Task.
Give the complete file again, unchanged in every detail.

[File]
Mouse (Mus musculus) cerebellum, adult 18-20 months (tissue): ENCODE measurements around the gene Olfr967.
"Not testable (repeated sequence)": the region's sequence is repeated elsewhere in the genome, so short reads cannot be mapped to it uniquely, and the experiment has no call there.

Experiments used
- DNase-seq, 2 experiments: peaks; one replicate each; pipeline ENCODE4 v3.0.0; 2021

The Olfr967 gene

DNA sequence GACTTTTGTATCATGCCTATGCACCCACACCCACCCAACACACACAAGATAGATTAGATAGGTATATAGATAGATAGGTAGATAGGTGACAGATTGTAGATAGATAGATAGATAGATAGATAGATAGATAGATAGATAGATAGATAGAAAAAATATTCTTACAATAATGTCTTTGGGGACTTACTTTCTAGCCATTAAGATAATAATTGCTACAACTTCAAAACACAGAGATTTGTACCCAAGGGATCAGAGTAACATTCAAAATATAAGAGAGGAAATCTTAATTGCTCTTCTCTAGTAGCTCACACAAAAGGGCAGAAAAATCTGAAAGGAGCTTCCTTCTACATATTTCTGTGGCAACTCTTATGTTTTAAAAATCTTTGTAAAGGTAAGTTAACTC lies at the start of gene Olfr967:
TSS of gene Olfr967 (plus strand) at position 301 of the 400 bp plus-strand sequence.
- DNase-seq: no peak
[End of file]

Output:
Mouse (Mus musculus) cerebellum, adult 18-20 months (tissue): ENCODE measurements around the gene Olfr967.
"Not testable (repeated sequence)": the region's sequence is repeated elsewhere in the genome, so short reads cannot be mapped to it uniquely, and the experiment has no call there.

Experiments used
- DNase-seq, 2 experiments: peaks; one replicate each; pipeline ENCODE4 v3.0.0; 2021

The Olfr967 gene

DNA sequence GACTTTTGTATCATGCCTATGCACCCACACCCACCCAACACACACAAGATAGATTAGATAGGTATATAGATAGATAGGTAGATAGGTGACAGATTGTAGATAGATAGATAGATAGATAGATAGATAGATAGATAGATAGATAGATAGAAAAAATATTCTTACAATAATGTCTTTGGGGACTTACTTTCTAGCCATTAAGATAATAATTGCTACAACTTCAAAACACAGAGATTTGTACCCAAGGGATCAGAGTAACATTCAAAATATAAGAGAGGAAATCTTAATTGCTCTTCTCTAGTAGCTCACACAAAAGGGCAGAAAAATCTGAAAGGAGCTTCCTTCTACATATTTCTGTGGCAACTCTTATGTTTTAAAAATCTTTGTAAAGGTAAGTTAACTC lies at the start of gene Olfr967:
TSS of gene Olfr967 (plus strand) at position 301 of the 400 bp plus-strand sequence.
- DNase-seq: no peak